Colette tells the true story of a young woman’s fight to be in control of her own life. It’s an interesting story set in Paris in the late 1800s, riddled with issues that are still relevant in today’s society. With beautiful costuming and setting it was easy to become invested in a film with such an unusual story. While the performances were what I was most looking forward to, there are a few other elements that also captured my attention.

Gabrielle Colette (Keira Knightley) is a young woman living with her parents in the French countryside. She catches the eye of a writer from Paris named Willy (Dominic West) and the two are quickly married. Willy assures her that his wild days are behind him and that she makes him entirely happy. Unable to control himself Willy engages in affairs with women and gambles away what little money they have. As time passes Willy tasks his ghostwriters with the idea of a new novel but they refuse to work until he is able to pay them. Instead he turns to Colette and asks her to write down some of her childhood school stories. The novel and character “Claudine” become incredibly popular throughout France and brings Willy to a new level of success. With that success, Willy becomes more demanding of Colette’s stories and demands that she maintain the facade. The novel’s popularity introduces them into new social circles where Colette is exposed to unconventional lifestyles and relationships that peak her interest. Eventually Colette agrees to give Willy freedom to seek out other relationships just as long as she is granted the same right. This opens the doorway to Colette’s rebellion, which sends her down a path of exploration, independence and confidence in herself as a woman.

The screenplay written by the film’s director, Wash Westmoreland, Rebecca Lenkiewicz and Richard Glatzer, effectively addresses modern topics in ways that feel natural. It never preaches to you or feels unauthentic to the characters. The best example of this would be Colette’s sexuality. This is just as part of her story not its main focus. Her relationships with other women were only a small part of her overall transformation and I thought this was an interesting approach. It came as a bit of a surprise because I expected it to steer the rest of the film and it did not, which in the end felt like the better choice. One area where I took issue was its pacing. I was bothered by the series of dates flashing onscreen every time there was a scene change and it created a rather off-putting and choppy opening. The rest of the first half is timed out well, transitioning through the first few years of their marriage, highlighting their martial and financial struggles. However after the success of “Claudine” the film noticeably slows down and then wraps itself up rather quickly. As the film is coming to a close some really interesting things are going on in Colette’s life and unfortunately I never got to see them. It was necessary to see how Colette got to the place where she felt liberated enough to live such an unconventional life but it also felt like there was a lot more to tell.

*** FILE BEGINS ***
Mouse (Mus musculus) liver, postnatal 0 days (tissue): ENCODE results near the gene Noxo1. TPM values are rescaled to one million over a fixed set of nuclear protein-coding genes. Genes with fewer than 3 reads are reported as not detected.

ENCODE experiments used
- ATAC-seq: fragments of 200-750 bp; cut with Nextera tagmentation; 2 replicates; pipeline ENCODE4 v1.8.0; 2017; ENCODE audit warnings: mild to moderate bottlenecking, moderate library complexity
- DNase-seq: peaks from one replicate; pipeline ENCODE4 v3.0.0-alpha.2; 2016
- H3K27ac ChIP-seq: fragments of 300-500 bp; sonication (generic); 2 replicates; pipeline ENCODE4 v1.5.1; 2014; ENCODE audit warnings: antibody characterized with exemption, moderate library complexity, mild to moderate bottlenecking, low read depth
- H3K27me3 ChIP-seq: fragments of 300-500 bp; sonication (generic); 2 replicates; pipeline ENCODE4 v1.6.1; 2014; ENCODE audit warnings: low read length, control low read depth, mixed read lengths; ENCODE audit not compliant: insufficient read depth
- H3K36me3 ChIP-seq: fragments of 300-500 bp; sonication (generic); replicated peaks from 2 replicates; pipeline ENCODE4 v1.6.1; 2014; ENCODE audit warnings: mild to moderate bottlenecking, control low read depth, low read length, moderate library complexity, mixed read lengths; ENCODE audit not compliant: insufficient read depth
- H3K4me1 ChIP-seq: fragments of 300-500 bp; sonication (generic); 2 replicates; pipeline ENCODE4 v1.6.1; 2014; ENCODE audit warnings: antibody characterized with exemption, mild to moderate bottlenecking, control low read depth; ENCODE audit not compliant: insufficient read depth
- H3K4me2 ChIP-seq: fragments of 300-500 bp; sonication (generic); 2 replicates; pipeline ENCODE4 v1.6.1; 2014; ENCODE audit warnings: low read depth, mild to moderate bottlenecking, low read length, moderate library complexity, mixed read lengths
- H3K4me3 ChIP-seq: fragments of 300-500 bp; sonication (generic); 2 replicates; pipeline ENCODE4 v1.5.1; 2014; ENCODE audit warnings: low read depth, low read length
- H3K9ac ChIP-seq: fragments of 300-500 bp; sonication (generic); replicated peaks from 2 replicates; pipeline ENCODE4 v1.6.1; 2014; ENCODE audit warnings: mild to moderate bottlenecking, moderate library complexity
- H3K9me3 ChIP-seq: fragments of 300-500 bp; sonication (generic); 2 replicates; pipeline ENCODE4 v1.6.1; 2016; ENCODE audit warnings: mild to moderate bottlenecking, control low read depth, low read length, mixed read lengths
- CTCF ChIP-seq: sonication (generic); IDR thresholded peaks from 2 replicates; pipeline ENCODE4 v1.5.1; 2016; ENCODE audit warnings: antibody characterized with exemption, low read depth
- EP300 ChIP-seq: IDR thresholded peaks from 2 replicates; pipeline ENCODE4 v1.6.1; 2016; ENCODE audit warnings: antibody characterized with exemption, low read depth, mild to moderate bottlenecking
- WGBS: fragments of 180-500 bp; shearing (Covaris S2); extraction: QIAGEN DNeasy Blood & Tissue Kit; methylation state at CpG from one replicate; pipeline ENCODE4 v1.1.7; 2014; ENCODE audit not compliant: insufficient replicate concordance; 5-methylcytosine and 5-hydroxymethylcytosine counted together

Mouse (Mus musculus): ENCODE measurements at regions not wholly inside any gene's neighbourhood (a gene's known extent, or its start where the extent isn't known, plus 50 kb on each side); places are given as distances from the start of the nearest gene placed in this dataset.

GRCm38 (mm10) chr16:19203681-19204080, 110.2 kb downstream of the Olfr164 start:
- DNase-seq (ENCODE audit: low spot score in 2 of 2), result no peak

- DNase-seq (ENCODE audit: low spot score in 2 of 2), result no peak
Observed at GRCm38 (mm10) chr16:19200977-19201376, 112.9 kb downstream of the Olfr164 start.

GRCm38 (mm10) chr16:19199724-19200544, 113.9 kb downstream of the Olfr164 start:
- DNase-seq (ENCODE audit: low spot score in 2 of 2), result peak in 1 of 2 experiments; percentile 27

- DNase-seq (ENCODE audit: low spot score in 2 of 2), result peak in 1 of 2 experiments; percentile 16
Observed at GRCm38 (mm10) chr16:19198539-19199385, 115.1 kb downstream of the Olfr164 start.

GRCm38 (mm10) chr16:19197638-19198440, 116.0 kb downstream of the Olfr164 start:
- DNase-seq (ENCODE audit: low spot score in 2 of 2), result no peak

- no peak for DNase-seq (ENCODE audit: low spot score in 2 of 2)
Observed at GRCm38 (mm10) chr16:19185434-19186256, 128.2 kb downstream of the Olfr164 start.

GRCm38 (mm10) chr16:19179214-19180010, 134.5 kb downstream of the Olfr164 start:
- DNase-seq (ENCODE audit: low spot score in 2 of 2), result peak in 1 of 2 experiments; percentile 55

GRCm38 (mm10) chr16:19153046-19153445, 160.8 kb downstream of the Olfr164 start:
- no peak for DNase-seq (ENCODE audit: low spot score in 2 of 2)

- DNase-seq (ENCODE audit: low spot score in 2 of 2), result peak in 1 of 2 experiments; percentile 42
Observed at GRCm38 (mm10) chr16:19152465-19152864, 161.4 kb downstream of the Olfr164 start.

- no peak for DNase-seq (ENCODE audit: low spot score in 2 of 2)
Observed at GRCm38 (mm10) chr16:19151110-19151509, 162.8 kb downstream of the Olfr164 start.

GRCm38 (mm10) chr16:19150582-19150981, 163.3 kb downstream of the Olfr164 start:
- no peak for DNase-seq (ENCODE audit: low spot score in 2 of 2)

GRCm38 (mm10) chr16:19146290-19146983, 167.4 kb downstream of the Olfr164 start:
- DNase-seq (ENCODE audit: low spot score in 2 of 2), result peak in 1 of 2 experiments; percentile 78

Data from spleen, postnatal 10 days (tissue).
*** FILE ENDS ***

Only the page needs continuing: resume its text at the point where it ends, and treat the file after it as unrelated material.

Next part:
Keira Knightley’s performance is easily the best part of this film and reason enough for you to see Colette. She gives an incredibly bold performance that is compelling and interesting. Hers is one of the strongest performances I’ve seen this year and it will stick with me as one of her best to date. This is a complex character and Knightley’s performance showcases Colette’s transformation so well. She truly embodied Colette’s spirit and you watch as she changes from a sort of doe-eyed, country girl with whit into a confident, independent woman making her own rules and decisions. Dominic West also gives a notable performance as Willy. I hated him from the beginning, which I think is a good thing. There were plenty of times where I found myself laughing at his character and to West’s credit. Willy was so intolerable, selfish, entitled and downright pathetic that a part of me also loved him. West is so great at balancing the parts of him that paint him as a villain while still sustaining his humanity. His character felt like a real person rather than a villain who is larger than life.

As a whole, Colette is a thoroughly enjoyable. Despite the few issues I had with the screenplay, I still found myself wrapped up in these unconventional characters. The performances are why I was initially drawn to it and they more than met my expectations. It’s a period drama that will stay with you for more reasons than one.

4 out of 5 stars

Directors: Wash Westmoreland

Writers: Richard Glatzer (screenplay by), Wash Westmoreland (screenplay by), and Rebecca Lenkiewicz (screenplay by)

Starring: Keira Knightley, Dominic West, Eleanor Tomlinson, Fiona Shaw

Release Date: September 21st

Rated: R

Runtime: 1 hour and 51 minutes

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